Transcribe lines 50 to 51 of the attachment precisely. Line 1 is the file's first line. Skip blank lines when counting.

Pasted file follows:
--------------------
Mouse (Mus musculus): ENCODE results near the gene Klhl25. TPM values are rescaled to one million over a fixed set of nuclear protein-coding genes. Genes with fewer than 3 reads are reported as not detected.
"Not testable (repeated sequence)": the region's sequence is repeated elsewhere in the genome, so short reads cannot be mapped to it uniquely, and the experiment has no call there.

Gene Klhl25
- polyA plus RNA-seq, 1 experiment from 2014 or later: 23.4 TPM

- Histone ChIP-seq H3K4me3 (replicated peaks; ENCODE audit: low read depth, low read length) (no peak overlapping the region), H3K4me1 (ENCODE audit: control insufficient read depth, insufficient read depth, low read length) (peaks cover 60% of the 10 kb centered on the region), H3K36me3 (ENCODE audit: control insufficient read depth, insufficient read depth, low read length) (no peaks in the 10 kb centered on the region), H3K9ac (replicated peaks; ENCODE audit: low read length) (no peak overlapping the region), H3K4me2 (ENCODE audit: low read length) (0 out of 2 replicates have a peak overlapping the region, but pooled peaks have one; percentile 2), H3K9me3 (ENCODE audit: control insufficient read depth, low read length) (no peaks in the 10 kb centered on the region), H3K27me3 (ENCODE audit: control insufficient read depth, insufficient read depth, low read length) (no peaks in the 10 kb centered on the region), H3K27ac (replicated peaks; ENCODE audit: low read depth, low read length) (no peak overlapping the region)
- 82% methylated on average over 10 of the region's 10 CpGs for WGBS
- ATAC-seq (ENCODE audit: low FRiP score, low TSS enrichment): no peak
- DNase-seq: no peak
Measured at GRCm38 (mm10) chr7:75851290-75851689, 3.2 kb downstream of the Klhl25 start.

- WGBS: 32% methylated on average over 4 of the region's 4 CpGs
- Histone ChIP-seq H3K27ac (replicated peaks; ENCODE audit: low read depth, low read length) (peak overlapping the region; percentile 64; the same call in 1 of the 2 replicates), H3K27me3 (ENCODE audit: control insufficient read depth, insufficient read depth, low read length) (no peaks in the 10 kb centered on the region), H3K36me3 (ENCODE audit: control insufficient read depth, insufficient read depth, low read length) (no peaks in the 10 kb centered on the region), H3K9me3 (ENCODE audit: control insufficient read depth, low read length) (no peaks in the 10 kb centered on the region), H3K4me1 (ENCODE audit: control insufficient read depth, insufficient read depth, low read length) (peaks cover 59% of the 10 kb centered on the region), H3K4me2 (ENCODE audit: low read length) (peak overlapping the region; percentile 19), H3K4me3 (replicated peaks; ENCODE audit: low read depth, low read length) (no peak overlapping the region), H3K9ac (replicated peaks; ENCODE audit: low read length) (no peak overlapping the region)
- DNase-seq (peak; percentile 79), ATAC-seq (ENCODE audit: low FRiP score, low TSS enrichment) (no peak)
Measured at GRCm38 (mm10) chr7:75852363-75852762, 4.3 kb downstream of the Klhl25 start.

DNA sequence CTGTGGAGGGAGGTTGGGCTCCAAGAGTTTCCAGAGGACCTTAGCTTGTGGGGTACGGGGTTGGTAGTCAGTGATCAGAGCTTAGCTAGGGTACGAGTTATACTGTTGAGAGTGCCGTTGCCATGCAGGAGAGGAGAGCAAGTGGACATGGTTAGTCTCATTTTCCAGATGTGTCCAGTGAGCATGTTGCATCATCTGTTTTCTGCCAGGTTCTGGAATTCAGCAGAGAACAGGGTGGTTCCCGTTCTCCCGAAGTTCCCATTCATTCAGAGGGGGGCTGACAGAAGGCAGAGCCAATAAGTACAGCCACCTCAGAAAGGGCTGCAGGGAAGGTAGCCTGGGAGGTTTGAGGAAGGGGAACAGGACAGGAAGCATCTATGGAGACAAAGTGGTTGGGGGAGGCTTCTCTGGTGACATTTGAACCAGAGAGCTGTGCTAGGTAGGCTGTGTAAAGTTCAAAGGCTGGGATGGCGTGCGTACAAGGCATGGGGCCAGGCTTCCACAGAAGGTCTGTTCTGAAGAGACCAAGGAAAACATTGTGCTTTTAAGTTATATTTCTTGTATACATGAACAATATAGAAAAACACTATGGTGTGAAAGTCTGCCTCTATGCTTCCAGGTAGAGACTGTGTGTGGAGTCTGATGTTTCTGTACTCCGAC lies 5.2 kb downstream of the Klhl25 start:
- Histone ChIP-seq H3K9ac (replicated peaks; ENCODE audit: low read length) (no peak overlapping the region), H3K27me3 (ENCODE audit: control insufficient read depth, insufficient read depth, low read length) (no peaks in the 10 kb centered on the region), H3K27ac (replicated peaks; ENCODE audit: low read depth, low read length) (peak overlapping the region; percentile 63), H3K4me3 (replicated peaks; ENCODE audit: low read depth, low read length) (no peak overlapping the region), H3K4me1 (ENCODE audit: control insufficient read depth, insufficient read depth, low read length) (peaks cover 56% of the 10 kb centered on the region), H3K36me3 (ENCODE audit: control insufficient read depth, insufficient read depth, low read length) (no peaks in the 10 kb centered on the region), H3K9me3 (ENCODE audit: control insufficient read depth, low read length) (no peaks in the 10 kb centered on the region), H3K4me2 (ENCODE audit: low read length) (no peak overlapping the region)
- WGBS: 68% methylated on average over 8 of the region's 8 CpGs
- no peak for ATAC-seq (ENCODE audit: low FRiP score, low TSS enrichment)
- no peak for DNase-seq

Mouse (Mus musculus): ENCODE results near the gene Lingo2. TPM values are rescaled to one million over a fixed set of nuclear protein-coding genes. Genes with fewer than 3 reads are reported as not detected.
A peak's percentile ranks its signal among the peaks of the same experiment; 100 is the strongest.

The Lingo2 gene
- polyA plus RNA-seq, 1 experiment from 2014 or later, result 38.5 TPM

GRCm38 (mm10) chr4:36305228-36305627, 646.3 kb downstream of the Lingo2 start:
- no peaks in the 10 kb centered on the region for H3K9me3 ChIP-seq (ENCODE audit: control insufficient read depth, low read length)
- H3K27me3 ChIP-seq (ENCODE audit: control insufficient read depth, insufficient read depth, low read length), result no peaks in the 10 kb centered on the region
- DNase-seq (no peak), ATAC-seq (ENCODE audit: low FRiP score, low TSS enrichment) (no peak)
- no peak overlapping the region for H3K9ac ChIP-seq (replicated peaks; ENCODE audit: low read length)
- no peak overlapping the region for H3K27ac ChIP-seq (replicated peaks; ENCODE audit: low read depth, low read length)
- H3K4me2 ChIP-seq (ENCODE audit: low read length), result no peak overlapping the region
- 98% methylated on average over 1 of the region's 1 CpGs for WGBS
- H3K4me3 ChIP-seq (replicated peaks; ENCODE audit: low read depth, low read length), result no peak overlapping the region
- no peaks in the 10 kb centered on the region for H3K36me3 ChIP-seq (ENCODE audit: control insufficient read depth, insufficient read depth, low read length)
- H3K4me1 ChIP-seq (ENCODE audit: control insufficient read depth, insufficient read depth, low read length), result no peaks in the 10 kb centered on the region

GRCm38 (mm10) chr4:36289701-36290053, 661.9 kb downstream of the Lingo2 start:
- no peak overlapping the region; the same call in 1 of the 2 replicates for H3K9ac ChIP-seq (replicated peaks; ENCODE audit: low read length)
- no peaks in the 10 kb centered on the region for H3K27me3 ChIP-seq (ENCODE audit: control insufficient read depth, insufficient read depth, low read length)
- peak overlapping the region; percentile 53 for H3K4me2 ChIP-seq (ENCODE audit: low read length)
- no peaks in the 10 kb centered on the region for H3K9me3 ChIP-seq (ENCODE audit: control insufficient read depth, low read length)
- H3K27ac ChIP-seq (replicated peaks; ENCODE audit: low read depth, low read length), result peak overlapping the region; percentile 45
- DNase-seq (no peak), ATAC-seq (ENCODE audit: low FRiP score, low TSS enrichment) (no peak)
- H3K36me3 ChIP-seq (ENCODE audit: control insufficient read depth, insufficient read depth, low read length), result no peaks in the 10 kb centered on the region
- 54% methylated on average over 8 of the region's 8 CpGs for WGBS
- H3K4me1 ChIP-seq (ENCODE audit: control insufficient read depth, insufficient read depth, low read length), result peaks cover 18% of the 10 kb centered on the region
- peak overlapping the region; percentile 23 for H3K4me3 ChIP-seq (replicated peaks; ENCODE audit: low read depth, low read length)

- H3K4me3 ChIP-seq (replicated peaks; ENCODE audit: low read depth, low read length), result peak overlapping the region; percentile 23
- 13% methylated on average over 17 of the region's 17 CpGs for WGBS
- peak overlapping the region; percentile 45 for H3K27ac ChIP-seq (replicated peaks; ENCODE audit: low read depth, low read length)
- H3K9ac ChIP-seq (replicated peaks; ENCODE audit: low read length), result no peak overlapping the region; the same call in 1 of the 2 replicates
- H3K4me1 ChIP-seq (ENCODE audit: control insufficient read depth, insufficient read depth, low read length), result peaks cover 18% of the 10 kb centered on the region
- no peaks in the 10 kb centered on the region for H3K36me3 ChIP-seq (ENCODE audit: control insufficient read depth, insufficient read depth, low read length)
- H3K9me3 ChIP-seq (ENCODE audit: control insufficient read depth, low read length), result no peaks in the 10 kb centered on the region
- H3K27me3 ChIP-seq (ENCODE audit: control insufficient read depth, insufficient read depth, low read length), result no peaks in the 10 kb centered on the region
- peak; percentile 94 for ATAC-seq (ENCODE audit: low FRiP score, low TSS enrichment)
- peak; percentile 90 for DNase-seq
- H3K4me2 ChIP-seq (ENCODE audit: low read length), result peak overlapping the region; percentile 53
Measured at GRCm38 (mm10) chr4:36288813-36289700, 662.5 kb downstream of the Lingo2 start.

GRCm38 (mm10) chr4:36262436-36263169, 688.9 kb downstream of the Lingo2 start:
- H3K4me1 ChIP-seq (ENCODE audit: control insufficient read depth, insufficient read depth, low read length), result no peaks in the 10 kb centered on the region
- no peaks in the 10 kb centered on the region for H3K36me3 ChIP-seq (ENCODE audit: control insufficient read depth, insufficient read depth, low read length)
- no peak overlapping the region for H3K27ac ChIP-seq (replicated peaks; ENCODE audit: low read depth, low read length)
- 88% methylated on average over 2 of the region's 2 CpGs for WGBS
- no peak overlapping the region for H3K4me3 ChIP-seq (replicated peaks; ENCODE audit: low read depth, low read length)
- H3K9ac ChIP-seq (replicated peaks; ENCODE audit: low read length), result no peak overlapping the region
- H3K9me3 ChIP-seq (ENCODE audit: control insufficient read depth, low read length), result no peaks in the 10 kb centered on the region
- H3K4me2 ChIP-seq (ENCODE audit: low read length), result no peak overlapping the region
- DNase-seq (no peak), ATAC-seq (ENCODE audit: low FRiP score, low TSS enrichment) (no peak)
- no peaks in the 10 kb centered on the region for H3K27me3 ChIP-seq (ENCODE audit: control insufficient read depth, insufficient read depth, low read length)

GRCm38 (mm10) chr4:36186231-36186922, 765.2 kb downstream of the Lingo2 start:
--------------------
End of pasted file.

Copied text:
- no peaks in the 10 kb centered on the region for H3K36me3 ChIP-seq (ENCODE audit: control insufficient read depth, insufficient read depth, low read length)
- H3K9me3 ChIP-seq (ENCODE audit: control insufficient read depth, low read length), result no peaks in the 10 kb centered on the region